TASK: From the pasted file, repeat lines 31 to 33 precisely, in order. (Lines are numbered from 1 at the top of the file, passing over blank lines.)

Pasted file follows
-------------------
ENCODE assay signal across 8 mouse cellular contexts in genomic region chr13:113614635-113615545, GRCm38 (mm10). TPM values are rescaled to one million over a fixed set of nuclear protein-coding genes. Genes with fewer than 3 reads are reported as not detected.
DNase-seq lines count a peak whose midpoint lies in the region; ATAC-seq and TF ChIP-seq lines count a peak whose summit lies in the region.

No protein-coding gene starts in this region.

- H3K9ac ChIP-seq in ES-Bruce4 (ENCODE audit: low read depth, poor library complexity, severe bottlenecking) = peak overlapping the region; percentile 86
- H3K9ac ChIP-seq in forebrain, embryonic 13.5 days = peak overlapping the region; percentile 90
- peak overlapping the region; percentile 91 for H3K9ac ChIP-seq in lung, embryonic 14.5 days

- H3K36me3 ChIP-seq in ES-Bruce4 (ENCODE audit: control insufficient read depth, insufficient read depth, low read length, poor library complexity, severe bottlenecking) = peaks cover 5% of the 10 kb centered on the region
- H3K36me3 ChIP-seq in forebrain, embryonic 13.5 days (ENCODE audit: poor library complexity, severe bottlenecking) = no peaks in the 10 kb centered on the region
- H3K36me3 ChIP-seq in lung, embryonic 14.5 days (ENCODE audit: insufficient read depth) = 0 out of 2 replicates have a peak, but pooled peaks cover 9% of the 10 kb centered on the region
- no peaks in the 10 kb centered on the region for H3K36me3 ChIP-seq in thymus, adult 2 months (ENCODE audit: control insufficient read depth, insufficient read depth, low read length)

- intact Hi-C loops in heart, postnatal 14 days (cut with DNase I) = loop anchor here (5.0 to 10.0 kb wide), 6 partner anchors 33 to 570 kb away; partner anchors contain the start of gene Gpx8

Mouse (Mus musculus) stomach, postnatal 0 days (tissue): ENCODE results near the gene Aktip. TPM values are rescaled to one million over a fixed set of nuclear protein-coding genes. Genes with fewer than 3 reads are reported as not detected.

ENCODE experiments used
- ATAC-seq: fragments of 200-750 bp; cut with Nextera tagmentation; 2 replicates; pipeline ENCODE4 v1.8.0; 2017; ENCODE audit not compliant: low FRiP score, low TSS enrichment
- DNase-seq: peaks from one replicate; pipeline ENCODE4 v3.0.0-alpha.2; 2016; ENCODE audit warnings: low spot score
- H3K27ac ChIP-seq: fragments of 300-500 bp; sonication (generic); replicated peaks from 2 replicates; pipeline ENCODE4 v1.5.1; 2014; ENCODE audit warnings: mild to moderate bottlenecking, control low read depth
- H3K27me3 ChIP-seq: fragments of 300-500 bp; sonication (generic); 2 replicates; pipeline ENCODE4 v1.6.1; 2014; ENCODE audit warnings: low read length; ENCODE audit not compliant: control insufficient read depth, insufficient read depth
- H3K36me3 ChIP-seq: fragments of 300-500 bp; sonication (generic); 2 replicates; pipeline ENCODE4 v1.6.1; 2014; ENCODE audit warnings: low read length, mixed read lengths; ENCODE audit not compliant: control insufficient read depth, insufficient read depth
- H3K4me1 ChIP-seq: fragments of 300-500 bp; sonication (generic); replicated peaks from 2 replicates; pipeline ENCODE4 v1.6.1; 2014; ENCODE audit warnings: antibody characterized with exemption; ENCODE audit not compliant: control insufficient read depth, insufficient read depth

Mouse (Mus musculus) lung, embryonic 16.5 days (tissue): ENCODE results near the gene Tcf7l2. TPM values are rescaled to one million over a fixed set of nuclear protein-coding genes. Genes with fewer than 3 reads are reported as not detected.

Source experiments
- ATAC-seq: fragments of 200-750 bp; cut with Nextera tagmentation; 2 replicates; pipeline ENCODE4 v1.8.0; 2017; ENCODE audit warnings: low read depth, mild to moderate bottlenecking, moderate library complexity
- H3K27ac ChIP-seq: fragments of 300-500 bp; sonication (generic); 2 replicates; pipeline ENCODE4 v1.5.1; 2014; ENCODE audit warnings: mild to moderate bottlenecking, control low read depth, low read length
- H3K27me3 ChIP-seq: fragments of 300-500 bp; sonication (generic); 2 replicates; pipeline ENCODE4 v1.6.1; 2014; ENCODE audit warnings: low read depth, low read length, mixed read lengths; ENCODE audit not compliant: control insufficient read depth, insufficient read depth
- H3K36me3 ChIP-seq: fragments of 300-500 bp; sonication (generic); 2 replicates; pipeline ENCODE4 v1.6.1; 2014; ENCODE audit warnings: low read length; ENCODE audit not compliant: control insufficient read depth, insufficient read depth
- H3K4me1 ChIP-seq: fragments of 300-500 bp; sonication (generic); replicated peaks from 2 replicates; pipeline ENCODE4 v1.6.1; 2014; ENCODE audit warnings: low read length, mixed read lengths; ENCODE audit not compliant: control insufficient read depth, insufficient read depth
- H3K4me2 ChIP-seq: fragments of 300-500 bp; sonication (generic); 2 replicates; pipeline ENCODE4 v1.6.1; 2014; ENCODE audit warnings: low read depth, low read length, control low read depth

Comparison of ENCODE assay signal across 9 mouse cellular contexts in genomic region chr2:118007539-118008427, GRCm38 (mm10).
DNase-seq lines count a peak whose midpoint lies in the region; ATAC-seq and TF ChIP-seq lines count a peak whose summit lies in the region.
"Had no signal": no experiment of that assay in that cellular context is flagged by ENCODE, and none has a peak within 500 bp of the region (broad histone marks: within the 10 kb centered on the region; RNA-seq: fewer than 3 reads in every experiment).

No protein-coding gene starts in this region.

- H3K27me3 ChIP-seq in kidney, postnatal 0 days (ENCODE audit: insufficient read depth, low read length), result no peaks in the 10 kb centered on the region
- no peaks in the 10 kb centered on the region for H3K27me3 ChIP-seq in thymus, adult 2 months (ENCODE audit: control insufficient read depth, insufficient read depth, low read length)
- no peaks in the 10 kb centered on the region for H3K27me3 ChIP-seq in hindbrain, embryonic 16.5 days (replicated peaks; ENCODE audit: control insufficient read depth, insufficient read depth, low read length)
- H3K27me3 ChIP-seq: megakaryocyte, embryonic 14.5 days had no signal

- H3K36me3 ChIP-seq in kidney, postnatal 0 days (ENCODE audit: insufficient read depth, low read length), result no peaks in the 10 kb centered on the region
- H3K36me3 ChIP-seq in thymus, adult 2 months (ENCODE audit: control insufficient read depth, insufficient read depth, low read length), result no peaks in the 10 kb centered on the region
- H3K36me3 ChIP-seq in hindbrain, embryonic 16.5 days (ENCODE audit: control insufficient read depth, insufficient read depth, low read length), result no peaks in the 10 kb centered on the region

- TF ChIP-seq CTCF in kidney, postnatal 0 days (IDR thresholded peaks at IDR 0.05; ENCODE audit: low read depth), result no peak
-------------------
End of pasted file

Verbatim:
No protein-coding gene starts in this region.

- H3K27me3 ChIP-seq in kidney, postnatal 0 days (ENCODE audit: insufficient read depth, low read length), result no peaks in the 10 kb centered on the region
- no peaks in the 10 kb centered on the region for H3K27me3 ChIP-seq in thymus, adult 2 months (ENCODE audit: control insufficient read depth, insufficient read depth, low read length)